The LLP model has been widely adopted by various professions. "Members" are still often referred to as "partners" when providing their services.
Until now there has been uncertainty as to whether certain statutory rights apply to LLP members.
The legal issue in this appeal was clear cut. Is a member of an LLP a "worker" as defined by s230 (3) (b) of the Employment Rights Act 1996 (ERA). This arose in the context of a whistleblowing claim by a former member of a legal firm which was an LLP. She had to show that she fell within the definition of a "worker" to be able to pursue this claim. The Employment Tribunal held she was not a worker. The Employment Appeal Tribunal (EAT) disagreed. The Court of Appeal overruled the EAT. Now the Supreme Court has finally decided that an LLP member is "clearly" a worker.
LLP members who wish to make a protected disclosure will not now be barred from doing so simply because of their status. They will also be protected from suffering any detriment if they make such a disclosure during and after they leave the LLP. Solicitors and Accountants in particular have to deal with compliance and regulatory issues on a regular basis and may have grounds for whistleblowing.
However, not every member of an LLP will be a worker. I am thinking of those LLPs, some created by local authorities, where some of the members are corporate entities.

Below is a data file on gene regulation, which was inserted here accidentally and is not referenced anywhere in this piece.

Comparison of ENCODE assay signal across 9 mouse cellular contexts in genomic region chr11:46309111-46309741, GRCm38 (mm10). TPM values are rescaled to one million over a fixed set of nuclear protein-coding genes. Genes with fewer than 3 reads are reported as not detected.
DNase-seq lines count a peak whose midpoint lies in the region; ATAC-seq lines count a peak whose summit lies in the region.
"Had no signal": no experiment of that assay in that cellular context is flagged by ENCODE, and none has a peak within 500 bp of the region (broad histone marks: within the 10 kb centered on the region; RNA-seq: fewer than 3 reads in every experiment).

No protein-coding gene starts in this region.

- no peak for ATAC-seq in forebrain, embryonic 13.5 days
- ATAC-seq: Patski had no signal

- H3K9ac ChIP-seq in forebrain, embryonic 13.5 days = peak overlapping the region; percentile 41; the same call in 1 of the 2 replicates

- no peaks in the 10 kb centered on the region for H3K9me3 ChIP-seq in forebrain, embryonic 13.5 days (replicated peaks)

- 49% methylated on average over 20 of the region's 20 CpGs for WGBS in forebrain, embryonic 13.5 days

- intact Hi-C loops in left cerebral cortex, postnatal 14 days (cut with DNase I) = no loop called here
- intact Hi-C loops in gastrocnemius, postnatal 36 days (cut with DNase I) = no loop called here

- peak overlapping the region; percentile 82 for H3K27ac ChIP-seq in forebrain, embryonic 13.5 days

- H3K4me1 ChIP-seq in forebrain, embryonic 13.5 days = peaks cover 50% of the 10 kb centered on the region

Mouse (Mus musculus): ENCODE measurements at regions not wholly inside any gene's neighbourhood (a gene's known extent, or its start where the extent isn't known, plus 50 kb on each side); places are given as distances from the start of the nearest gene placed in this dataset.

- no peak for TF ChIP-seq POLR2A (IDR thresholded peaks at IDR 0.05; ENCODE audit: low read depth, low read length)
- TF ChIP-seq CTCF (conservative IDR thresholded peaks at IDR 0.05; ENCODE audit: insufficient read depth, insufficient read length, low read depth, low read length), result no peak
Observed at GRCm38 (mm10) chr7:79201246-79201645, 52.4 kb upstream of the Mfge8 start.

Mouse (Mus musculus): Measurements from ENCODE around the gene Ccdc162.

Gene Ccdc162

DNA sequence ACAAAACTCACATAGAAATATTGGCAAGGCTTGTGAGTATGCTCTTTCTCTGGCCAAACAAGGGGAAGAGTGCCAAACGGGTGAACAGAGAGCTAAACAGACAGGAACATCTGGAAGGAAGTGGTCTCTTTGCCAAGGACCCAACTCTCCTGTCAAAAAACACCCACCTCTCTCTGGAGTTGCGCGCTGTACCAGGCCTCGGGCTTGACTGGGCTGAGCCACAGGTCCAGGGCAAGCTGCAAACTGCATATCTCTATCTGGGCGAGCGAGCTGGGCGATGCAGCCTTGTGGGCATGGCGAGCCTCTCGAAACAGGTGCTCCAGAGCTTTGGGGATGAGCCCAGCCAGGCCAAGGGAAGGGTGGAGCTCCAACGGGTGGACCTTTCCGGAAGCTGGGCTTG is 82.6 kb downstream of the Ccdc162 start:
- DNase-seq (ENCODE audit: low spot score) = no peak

LLPs should update their Whistleblowing policies to ensure that they cover members of the LLP as well as employees and other workers.
They should also review their LLP agreements as this decision has far more wide reaching implications providing a variety of other rights to members as a result of their new "worker" status. These include the following:-
• the right not to suffer an unauthorised deduction from wages (S13 ERA).
• the rights to statutory holidays, rest breaks, and maximum working hours under the Working Time Regulations 1998 (WTR)
• the right not to be subjected to a detriment for exercising rights under the WTR which is a right provided in the ERA
• the right not to suffer less favourable treatment on the grounds of part time work
• the right to be accompanied to a disciplinary or grievance hearing
LLPs may be well advised to request members to sign opt out clauses under the WTR consenting to work more than the average 48 hours over the statutory 17 week reference period. The WTR does not require "autonomous workers" to sign the opt out. However, that only applies to workers "on account of the specific characteristics of the activity in which [the worker] is engaged, the duration of his working time is not measured or pre-determined or can be determined by the worker himself". Many such professionals have to time record a minimum number of hours and the safer option would be to have them sign the WTR opt out.
The provisions of the Minimum Wage Act will also apply and whilst at first blush may look irrelevant they could have an impact if members were asked to take a temporary pay cut.
In addition LLP members may now be classed as "jobholders" for pension purposes as the pensions legislation uses a similar definition of "worker" to that contained in the ERA. If so this means that LLPs will need to automatically enrol their members into a suitable pension scheme. Specific advice should be sought on that issue including considering members opting out of auto enrolment.